Consuming enough food and healthy, balanced meals can be incredibly difficult with so much going on. Juggling life with a newborn (and quite possibly other small children) can leave you with less time to focus on how you’re eating. Tiredness also has an impact on our food choices.
To help you stay on track here are my top 10 practical tips to help you eat healthily in the fourth trimester.
1. Meals instead of gifts.
Ask a friend/family member to bring/prepare a meal rather than bring a present. And if your baby is no longer a newborn and presents have dwindled, when your guests ask if they can bring anything – be honest!
2. Get your partner involved in food prep the night before
Soups or overnight oats (recipe available below) are ideal for meal prep. Overnight oats are a filling and nutritious breakfast that take a couple of minutes’ prep the night before. Soups are a fantastic way to increase your vegetable intake (important for overall health including your immune system). Remember that shop-bought soups are also fine. Look for soups that have a source of protein within them to help keep you feeling fuller for longer.
3. Always have snacks on you when you go out
Fruit, nuts, cereal bar, trail mix – if you start to feel signs of hunger, get munching! By eating little and often, it will help to keep your blood sugars stable and prevent reaching for less healthy snacks because you are famished.
4. Stock up on the basics/essentials
The following pantry essentials can be thrown together to make quick, easy and nutritious meals.
- Carbohydrates – e.g. packets of rice, quinoa, other grains, bread, wraps
- Proteins – e.g. roasted chicken, lentils, salmon, hummus, different cheeses, yoghurts
- Fats – e.g. cheese, nuts, avocados
- Vegetables – e.g. tomatoes, peppers, cucumber, carrots
- Fruits – e.g. bananas, berries, apples, oranges, satsumas, grapes (anything that doesn’t involve lots of prep)
- Seeds e.g. mixed bags to add to salads, soups and overnight oats
- Ingredients for nutrient-rich smoothies e.g. fruit, vegetables, coconut water, yoghurts.
5. Don’t restrict yourself
If you fancy a piece of cake, have it! Just try not to eat the whole cake….The important thing is to aim for a balanced diet across the week and some cake fits within a balanced diet. Nutrition/what you are eating should be thought about in weekly terms not daily. If you’ve not eaten well for a couple of days, don’t panic and try to eat more healthily when it suits.
6. Keep things simple
Remember that you shouldn’t always aim for perfection in this phase of life. Cutting corners is fine! Likewise, having more numerous, smaller meals is also okay if that fits better with feeding your baby.
Smaller, simple meal ideas include boiled eggs (eggs are a very good source of protein and other nutrients) and toast, hummus or guacamole with vegetable crudités, baked beans on toast or peanut butter on toast. If you are eating a healthy breakfast and dinner, don’t worry so much about what you have for lunch, as long as you are eating something.
7. Eat to fuel and nourish yourself, not to lose weight
Bouncing back to your original body size and shape post baby can be high on the priority list for some. But this is not the time to start dieting. Your body needs sufficient energy to get through the day and the many roles you are fulfilling. Your body also needs a balanced, healthy diet, and reducing calorie intake or restricting food groups (other than due to intolerances associated with breastmilk e.g. dairy) will not allow you to do this.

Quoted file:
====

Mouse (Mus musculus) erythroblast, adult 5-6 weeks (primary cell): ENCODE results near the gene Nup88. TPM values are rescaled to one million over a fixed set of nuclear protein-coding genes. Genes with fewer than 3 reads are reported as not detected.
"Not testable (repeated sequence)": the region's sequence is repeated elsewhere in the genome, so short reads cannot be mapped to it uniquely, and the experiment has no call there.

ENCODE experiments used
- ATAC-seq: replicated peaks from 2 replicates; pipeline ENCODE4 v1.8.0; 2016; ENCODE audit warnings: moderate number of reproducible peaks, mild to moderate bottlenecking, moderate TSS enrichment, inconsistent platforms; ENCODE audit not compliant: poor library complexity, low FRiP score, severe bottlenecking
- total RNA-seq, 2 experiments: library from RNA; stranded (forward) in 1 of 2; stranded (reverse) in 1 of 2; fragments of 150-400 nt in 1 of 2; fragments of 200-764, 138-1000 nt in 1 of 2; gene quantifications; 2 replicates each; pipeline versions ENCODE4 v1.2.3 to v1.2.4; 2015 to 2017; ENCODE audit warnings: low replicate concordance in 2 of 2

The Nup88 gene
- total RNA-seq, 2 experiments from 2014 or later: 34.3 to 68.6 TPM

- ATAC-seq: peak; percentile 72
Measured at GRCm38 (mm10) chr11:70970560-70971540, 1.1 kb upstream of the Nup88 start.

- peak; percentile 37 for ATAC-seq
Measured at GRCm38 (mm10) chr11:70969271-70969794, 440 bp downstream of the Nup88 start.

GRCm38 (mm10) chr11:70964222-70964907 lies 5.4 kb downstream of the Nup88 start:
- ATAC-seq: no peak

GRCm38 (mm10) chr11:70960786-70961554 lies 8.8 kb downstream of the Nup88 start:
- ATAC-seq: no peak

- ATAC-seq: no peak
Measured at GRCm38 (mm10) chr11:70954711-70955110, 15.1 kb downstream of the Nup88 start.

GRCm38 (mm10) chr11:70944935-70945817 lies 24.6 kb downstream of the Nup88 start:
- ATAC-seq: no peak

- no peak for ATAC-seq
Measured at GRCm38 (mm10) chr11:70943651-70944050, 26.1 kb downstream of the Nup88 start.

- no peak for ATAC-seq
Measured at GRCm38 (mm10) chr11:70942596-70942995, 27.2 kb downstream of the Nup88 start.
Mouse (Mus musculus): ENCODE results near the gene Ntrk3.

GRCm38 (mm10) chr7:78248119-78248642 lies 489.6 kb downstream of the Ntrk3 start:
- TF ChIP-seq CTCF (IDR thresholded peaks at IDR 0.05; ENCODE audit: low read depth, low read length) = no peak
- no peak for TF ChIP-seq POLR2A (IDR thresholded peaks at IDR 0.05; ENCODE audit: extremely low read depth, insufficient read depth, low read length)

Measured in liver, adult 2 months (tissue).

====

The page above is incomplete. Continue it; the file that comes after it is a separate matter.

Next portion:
8. Stay hydrated
Consuming enough fluids is incredibly important, especially if you are breastfeeding. The production of milk further dehydrates your body and being so busy, many women simply forget to keep the hydration levels up and become very thirsty.
To stay hydrated, always have a water bottle with you when you leave the house and keep glasses or water bottles around the home in spots where you like to breastfeed. If you aren’t partial to the taste of plain water, try adding flavours to it (e.g. mint, lemon or berries) or no added sugar squash.
9. Try to remember to prioritise your own care
If you’re not eating properly, it has a knock on effect. Your baby and your family need you to be functioning as well as you can. Don’t be afraid to ask for help when you need it.
10. Overnight oats recipe
These are so good, they get two mentions!
A few minutes’ prep the night before gives you a tasty and nutritious breakfast option (protein and fat from the milk, yoghurt and chia seeds to give slow-releasing energy, fibre from the oats and some of your 5/day target). There are so many different combinations – nuts, dried fruit, defrosted fruit, fresh fruit, tinned fruit, honey, maple syrup, seeds, coconut.
Here is the basic recipe, which can be adapted to suit your own preferences. It keeps for two days in the fridge so you can make double and have breakfast sorted for two days!
- 50g porridge oats
- 125ml milk (use your preferred choice)
- 75ml Greek yoghurt (any yoghurt will do but you may not need/want to add extra honey/syrup if you have sweetened yoghurt)
- Handful of fruit (your choice!)
- 2 tsp of chia seeds
- 1 tsp of maple syrup, mixed seeds & desiccated coconut
- Mix everything together, bar the fruit and syrup (if using that day) and leave it in the fridge overnight.
- Add the remaining ingredients in the next morning.
- Eat and enjoy!
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